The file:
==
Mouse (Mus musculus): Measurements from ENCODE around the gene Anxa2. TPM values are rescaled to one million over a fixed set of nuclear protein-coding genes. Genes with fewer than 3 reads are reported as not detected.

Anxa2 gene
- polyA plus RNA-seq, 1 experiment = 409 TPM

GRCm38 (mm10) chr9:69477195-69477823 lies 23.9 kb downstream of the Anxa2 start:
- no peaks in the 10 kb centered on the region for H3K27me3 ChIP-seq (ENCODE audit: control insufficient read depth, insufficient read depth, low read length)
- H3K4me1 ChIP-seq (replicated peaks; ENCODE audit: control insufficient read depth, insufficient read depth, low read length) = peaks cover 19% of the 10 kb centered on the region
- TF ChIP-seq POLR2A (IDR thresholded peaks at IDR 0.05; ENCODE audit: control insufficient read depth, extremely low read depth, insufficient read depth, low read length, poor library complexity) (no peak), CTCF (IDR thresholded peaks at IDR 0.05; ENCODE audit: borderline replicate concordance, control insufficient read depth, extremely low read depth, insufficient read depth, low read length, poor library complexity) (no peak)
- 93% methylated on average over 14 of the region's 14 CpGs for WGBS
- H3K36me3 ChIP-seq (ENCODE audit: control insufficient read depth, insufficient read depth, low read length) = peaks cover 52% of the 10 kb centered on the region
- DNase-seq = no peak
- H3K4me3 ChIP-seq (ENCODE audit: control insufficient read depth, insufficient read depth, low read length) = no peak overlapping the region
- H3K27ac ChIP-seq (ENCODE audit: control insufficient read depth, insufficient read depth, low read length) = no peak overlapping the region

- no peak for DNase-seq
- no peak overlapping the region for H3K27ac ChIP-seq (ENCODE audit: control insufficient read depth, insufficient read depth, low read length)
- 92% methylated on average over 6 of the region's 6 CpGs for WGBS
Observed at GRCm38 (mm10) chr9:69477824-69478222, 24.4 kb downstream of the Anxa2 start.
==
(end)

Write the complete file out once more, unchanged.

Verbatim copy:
Mouse (Mus musculus): Measurements from ENCODE around the gene Anxa2. TPM values are rescaled to one million over a fixed set of nuclear protein-coding genes. Genes with fewer than 3 reads are reported as not detected.

Anxa2 gene
- polyA plus RNA-seq, 1 experiment = 409 TPM

GRCm38 (mm10) chr9:69477195-69477823 lies 23.9 kb downstream of the Anxa2 start:
- no peaks in the 10 kb centered on the region for H3K27me3 ChIP-seq (ENCODE audit: control insufficient read depth, insufficient read depth, low read length)
- H3K4me1 ChIP-seq (replicated peaks; ENCODE audit: control insufficient read depth, insufficient read depth, low read length) = peaks cover 19% of the 10 kb centered on the region
- TF ChIP-seq POLR2A (IDR thresholded peaks at IDR 0.05; ENCODE audit: control insufficient read depth, extremely low read depth, insufficient read depth, low read length, poor library complexity) (no peak), CTCF (IDR thresholded peaks at IDR 0.05; ENCODE audit: borderline replicate concordance, control insufficient read depth, extremely low read depth, insufficient read depth, low read length, poor library complexity) (no peak)
- 93% methylated on average over 14 of the region's 14 CpGs for WGBS
- H3K36me3 ChIP-seq (ENCODE audit: control insufficient read depth, insufficient read depth, low read length) = peaks cover 52% of the 10 kb centered on the region
- DNase-seq = no peak
- H3K4me3 ChIP-seq (ENCODE audit: control insufficient read depth, insufficient read depth, low read length) = no peak overlapping the region
- H3K27ac ChIP-seq (ENCODE audit: control insufficient read depth, insufficient read depth, low read length) = no peak overlapping the region

- no peak for DNase-seq
- no peak overlapping the region for H3K27ac ChIP-seq (ENCODE audit: control insufficient read depth, insufficient read depth, low read length)
- 92% methylated on average over 6 of the region's 6 CpGs for WGBS
Observed at GRCm38 (mm10) chr9:69477824-69478222, 24.4 kb downstream of the Anxa2 start.